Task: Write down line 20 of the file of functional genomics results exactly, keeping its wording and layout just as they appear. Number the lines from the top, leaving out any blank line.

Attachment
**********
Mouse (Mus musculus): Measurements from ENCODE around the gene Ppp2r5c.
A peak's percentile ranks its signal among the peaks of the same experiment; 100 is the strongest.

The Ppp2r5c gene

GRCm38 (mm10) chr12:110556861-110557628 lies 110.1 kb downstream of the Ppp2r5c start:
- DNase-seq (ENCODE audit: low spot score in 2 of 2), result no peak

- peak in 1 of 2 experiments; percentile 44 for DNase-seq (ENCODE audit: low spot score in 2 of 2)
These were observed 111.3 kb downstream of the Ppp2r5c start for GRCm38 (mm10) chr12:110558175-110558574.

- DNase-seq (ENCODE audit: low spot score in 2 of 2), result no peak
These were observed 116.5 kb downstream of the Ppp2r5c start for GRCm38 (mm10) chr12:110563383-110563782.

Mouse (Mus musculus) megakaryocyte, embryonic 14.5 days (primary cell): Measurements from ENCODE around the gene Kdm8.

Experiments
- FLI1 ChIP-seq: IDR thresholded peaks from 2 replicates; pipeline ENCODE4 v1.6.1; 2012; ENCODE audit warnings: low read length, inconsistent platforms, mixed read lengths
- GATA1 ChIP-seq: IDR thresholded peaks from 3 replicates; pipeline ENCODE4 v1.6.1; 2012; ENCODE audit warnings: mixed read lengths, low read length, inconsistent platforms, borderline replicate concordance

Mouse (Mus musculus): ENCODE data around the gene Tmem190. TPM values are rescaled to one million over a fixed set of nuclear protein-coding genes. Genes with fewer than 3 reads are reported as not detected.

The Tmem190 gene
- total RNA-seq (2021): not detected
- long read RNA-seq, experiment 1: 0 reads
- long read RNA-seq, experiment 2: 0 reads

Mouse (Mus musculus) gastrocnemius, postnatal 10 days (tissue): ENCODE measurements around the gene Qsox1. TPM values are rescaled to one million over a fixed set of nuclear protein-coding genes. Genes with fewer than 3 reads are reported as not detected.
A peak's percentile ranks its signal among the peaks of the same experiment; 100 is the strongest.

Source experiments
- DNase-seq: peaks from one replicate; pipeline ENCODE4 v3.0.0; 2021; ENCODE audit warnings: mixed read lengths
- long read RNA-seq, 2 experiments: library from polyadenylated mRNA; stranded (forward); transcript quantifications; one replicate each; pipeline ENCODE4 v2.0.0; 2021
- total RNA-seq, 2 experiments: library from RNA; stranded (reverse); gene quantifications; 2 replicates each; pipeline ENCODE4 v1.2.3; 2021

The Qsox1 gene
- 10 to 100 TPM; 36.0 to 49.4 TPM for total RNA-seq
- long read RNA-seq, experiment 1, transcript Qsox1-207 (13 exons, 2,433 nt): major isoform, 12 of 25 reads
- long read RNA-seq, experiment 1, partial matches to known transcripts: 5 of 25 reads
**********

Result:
A peak's percentile ranks its signal among the peaks of the same experiment; 100 is the strongest.